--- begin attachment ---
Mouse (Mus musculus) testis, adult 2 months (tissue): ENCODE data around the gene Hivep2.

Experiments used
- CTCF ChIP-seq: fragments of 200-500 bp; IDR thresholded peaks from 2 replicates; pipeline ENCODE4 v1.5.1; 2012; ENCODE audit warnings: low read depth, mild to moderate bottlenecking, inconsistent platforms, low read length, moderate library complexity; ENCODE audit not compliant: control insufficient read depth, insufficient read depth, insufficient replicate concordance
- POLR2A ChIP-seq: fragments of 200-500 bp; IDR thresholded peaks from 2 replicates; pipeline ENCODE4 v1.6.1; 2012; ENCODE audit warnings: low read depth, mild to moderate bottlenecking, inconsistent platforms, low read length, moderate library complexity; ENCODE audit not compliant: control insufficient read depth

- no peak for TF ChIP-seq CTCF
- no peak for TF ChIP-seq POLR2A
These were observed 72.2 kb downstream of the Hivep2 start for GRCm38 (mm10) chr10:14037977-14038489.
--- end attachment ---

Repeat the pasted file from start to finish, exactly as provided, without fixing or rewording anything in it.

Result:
Mouse (Mus musculus) testis, adult 2 months (tissue): ENCODE data around the gene Hivep2.

Experiments used
- CTCF ChIP-seq: fragments of 200-500 bp; IDR thresholded peaks from 2 replicates; pipeline ENCODE4 v1.5.1; 2012; ENCODE audit warnings: low read depth, mild to moderate bottlenecking, inconsistent platforms, low read length, moderate library complexity; ENCODE audit not compliant: control insufficient read depth, insufficient read depth, insufficient replicate concordance
- POLR2A ChIP-seq: fragments of 200-500 bp; IDR thresholded peaks from 2 replicates; pipeline ENCODE4 v1.6.1; 2012; ENCODE audit warnings: low read depth, mild to moderate bottlenecking, inconsistent platforms, low read length, moderate library complexity; ENCODE audit not compliant: control insufficient read depth

- no peak for TF ChIP-seq CTCF
- no peak for TF ChIP-seq POLR2A
These were observed 72.2 kb downstream of the Hivep2 start for GRCm38 (mm10) chr10:14037977-14038489.